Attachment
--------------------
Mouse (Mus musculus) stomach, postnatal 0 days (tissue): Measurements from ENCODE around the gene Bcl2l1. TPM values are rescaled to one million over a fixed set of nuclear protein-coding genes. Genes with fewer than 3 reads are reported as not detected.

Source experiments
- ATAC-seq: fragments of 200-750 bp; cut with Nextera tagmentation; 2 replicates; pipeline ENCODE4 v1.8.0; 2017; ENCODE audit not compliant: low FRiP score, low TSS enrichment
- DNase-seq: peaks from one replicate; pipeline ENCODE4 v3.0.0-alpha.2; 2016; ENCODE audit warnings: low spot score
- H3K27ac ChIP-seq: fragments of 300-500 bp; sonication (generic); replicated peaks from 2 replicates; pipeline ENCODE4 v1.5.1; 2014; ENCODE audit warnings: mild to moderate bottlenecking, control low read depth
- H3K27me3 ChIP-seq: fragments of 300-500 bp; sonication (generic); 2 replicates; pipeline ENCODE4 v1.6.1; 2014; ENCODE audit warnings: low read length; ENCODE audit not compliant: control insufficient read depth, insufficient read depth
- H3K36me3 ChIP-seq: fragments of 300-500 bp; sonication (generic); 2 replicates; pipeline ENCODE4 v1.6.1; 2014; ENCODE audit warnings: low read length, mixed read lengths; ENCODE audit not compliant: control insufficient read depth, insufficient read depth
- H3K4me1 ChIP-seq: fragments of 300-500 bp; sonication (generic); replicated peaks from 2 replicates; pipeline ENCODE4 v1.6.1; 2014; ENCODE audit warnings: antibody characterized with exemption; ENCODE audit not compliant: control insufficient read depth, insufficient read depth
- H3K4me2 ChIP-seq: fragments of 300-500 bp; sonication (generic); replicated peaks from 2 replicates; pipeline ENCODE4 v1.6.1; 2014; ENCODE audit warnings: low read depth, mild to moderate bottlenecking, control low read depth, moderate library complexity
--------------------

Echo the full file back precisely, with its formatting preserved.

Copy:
Mouse (Mus musculus) stomach, postnatal 0 days (tissue): Measurements from ENCODE around the gene Bcl2l1. TPM values are rescaled to one million over a fixed set of nuclear protein-coding genes. Genes with fewer than 3 reads are reported as not detected.

Source experiments
- ATAC-seq: fragments of 200-750 bp; cut with Nextera tagmentation; 2 replicates; pipeline ENCODE4 v1.8.0; 2017; ENCODE audit not compliant: low FRiP score, low TSS enrichment
- DNase-seq: peaks from one replicate; pipeline ENCODE4 v3.0.0-alpha.2; 2016; ENCODE audit warnings: low spot score
- H3K27ac ChIP-seq: fragments of 300-500 bp; sonication (generic); replicated peaks from 2 replicates; pipeline ENCODE4 v1.5.1; 2014; ENCODE audit warnings: mild to moderate bottlenecking, control low read depth
- H3K27me3 ChIP-seq: fragments of 300-500 bp; sonication (generic); 2 replicates; pipeline ENCODE4 v1.6.1; 2014; ENCODE audit warnings: low read length; ENCODE audit not compliant: control insufficient read depth, insufficient read depth
- H3K36me3 ChIP-seq: fragments of 300-500 bp; sonication (generic); 2 replicates; pipeline ENCODE4 v1.6.1; 2014; ENCODE audit warnings: low read length, mixed read lengths; ENCODE audit not compliant: control insufficient read depth, insufficient read depth
- H3K4me1 ChIP-seq: fragments of 300-500 bp; sonication (generic); replicated peaks from 2 replicates; pipeline ENCODE4 v1.6.1; 2014; ENCODE audit warnings: antibody characterized with exemption; ENCODE audit not compliant: control insufficient read depth, insufficient read depth
- H3K4me2 ChIP-seq: fragments of 300-500 bp; sonication (generic); replicated peaks from 2 replicates; pipeline ENCODE4 v1.6.1; 2014; ENCODE audit warnings: low read depth, mild to moderate bottlenecking, control low read depth, moderate library complexity